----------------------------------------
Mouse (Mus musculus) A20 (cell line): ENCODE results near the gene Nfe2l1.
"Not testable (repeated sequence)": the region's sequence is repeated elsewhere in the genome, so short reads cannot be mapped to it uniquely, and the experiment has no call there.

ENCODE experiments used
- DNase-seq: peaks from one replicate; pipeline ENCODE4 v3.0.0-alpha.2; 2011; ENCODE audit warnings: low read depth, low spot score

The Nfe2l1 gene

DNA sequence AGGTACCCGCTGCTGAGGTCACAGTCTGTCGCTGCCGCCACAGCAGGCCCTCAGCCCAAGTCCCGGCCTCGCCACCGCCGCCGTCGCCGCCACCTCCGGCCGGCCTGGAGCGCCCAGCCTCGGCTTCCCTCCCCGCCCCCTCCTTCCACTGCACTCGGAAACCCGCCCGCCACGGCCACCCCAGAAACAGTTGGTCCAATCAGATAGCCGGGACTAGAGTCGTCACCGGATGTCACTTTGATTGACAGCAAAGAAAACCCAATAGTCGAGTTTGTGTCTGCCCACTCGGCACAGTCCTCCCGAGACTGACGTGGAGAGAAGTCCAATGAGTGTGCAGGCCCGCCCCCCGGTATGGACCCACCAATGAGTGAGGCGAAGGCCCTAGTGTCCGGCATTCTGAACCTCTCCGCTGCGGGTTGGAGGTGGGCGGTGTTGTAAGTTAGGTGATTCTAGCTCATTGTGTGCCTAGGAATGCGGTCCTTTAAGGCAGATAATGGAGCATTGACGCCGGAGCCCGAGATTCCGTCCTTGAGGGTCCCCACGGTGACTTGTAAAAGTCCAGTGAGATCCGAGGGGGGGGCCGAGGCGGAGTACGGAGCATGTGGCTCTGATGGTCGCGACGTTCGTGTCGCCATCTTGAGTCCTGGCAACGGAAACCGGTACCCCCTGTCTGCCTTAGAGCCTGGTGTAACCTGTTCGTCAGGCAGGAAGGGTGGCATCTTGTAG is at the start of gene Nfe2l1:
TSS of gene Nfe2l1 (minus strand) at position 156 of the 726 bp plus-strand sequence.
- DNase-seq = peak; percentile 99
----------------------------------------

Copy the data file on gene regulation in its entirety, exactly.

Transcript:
Mouse (Mus musculus) A20 (cell line): ENCODE results near the gene Nfe2l1.
"Not testable (repeated sequence)": the region's sequence is repeated elsewhere in the genome, so short reads cannot be mapped to it uniquely, and the experiment has no call there.

ENCODE experiments used
- DNase-seq: peaks from one replicate; pipeline ENCODE4 v3.0.0-alpha.2; 2011; ENCODE audit warnings: low read depth, low spot score

The Nfe2l1 gene

DNA sequence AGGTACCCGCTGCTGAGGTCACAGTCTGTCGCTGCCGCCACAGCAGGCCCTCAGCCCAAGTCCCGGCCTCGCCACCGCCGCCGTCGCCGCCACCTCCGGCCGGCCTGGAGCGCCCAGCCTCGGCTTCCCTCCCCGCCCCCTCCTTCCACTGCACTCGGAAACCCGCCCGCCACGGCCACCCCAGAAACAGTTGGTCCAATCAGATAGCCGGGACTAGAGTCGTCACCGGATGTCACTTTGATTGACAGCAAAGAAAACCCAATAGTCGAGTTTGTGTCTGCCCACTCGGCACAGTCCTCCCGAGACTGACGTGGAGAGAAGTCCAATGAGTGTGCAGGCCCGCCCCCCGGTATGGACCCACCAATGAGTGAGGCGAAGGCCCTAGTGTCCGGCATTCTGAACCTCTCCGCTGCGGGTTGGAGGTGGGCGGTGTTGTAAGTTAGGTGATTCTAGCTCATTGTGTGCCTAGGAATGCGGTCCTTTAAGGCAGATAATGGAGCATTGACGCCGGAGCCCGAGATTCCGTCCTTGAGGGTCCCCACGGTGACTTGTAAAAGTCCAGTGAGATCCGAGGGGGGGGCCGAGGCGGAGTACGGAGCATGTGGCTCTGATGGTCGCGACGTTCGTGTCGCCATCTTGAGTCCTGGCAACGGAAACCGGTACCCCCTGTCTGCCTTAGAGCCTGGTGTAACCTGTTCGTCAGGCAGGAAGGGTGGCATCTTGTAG is at the start of gene Nfe2l1:
TSS of gene Nfe2l1 (minus strand) at position 156 of the 726 bp plus-strand sequence.
- DNase-seq = peak; percentile 99